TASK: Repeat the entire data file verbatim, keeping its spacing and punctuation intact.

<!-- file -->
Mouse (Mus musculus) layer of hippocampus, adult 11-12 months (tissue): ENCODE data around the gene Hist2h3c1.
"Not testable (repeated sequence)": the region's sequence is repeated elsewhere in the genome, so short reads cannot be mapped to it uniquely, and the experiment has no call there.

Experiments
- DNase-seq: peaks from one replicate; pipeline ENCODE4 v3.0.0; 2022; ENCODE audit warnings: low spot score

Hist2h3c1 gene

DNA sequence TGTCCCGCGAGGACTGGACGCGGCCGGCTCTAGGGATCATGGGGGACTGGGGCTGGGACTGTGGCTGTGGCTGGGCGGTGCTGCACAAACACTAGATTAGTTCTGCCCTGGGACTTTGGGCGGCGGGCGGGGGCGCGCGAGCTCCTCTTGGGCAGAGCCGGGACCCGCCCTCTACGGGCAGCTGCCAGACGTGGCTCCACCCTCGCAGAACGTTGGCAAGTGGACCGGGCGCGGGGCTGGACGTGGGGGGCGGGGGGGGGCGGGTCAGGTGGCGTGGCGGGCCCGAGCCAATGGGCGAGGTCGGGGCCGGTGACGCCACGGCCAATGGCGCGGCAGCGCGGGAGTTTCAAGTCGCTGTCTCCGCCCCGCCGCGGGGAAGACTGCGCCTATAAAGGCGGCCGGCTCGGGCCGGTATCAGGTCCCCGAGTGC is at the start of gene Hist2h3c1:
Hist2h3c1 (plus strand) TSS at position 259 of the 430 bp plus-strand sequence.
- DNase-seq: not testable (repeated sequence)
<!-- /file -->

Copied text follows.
Mouse (Mus musculus) layer of hippocampus, adult 11-12 months (tissue): ENCODE data around the gene Hist2h3c1.
"Not testable (repeated sequence)": the region's sequence is repeated elsewhere in the genome, so short reads cannot be mapped to it uniquely, and the experiment has no call there.

Experiments
- DNase-seq: peaks from one replicate; pipeline ENCODE4 v3.0.0; 2022; ENCODE audit warnings: low spot score

Hist2h3c1 gene

DNA sequence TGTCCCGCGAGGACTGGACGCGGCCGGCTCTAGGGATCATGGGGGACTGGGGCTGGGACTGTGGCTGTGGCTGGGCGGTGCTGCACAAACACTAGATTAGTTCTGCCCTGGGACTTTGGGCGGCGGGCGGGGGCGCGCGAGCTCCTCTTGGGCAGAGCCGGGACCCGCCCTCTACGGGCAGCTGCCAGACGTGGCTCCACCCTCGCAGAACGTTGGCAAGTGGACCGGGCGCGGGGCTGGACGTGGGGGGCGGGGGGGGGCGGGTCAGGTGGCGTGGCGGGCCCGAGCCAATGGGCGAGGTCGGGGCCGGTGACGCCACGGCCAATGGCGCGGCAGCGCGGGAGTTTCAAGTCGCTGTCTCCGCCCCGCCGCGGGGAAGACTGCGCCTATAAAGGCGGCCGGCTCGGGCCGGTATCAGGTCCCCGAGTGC is at the start of gene Hist2h3c1:
Hist2h3c1 (plus strand) TSS at position 259 of the 430 bp plus-strand sequence.
- DNase-seq: not testable (repeated sequence)